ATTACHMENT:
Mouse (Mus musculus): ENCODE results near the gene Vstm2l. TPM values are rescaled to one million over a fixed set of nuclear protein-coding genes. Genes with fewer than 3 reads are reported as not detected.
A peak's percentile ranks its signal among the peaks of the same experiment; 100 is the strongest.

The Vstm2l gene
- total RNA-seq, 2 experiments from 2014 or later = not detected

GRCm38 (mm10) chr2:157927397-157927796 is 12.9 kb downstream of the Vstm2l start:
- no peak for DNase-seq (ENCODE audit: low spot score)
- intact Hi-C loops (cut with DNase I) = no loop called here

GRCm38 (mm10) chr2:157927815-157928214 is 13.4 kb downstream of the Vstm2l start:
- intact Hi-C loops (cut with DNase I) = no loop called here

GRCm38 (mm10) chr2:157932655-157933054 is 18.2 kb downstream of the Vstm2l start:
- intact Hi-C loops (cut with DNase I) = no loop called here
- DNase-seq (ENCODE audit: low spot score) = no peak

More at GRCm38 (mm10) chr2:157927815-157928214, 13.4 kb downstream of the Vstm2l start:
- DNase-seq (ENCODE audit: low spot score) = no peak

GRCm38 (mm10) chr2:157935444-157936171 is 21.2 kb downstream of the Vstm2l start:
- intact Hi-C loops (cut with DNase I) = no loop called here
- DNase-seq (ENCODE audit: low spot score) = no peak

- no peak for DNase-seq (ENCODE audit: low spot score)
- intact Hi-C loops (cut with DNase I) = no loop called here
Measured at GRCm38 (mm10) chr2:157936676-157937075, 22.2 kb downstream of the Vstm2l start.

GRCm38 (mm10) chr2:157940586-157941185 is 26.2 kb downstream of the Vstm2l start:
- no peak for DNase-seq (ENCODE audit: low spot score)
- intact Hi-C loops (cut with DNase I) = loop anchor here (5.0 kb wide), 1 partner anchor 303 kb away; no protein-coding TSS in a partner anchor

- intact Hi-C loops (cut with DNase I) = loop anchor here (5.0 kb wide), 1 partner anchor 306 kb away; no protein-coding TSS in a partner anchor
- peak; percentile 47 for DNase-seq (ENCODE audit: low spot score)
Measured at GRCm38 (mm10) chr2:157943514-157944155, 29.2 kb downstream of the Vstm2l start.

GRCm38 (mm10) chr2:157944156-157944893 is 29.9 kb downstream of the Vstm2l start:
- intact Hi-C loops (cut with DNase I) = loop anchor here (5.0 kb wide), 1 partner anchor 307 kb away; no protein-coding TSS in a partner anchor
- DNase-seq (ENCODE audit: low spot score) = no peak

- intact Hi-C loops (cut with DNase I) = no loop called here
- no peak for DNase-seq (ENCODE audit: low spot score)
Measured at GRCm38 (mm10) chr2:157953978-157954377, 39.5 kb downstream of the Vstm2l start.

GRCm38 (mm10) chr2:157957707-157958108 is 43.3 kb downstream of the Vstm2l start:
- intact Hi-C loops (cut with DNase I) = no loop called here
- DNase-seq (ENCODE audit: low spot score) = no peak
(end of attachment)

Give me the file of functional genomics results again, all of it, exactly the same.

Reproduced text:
Mouse (Mus musculus): ENCODE results near the gene Vstm2l. TPM values are rescaled to one million over a fixed set of nuclear protein-coding genes. Genes with fewer than 3 reads are reported as not detected.
A peak's percentile ranks its signal among the peaks of the same experiment; 100 is the strongest.

The Vstm2l gene
- total RNA-seq, 2 experiments from 2014 or later = not detected

GRCm38 (mm10) chr2:157927397-157927796 is 12.9 kb downstream of the Vstm2l start:
- no peak for DNase-seq (ENCODE audit: low spot score)
- intact Hi-C loops (cut with DNase I) = no loop called here

GRCm38 (mm10) chr2:157927815-157928214 is 13.4 kb downstream of the Vstm2l start:
- intact Hi-C loops (cut with DNase I) = no loop called here

GRCm38 (mm10) chr2:157932655-157933054 is 18.2 kb downstream of the Vstm2l start:
- intact Hi-C loops (cut with DNase I) = no loop called here
- DNase-seq (ENCODE audit: low spot score) = no peak

More at GRCm38 (mm10) chr2:157927815-157928214, 13.4 kb downstream of the Vstm2l start:
- DNase-seq (ENCODE audit: low spot score) = no peak

GRCm38 (mm10) chr2:157935444-157936171 is 21.2 kb downstream of the Vstm2l start:
- intact Hi-C loops (cut with DNase I) = no loop called here
- DNase-seq (ENCODE audit: low spot score) = no peak

- no peak for DNase-seq (ENCODE audit: low spot score)
- intact Hi-C loops (cut with DNase I) = no loop called here
Measured at GRCm38 (mm10) chr2:157936676-157937075, 22.2 kb downstream of the Vstm2l start.

GRCm38 (mm10) chr2:157940586-157941185 is 26.2 kb downstream of the Vstm2l start:
- no peak for DNase-seq (ENCODE audit: low spot score)
- intact Hi-C loops (cut with DNase I) = loop anchor here (5.0 kb wide), 1 partner anchor 303 kb away; no protein-coding TSS in a partner anchor

- intact Hi-C loops (cut with DNase I) = loop anchor here (5.0 kb wide), 1 partner anchor 306 kb away; no protein-coding TSS in a partner anchor
- peak; percentile 47 for DNase-seq (ENCODE audit: low spot score)
Measured at GRCm38 (mm10) chr2:157943514-157944155, 29.2 kb downstream of the Vstm2l start.

GRCm38 (mm10) chr2:157944156-157944893 is 29.9 kb downstream of the Vstm2l start:
- intact Hi-C loops (cut with DNase I) = loop anchor here (5.0 kb wide), 1 partner anchor 307 kb away; no protein-coding TSS in a partner anchor
- DNase-seq (ENCODE audit: low spot score) = no peak

- intact Hi-C loops (cut with DNase I) = no loop called here
- no peak for DNase-seq (ENCODE audit: low spot score)
Measured at GRCm38 (mm10) chr2:157953978-157954377, 39.5 kb downstream of the Vstm2l start.

GRCm38 (mm10) chr2:157957707-157958108 is 43.3 kb downstream of the Vstm2l start:
- intact Hi-C loops (cut with DNase I) = no loop called here
- DNase-seq (ENCODE audit: low spot score) = no peak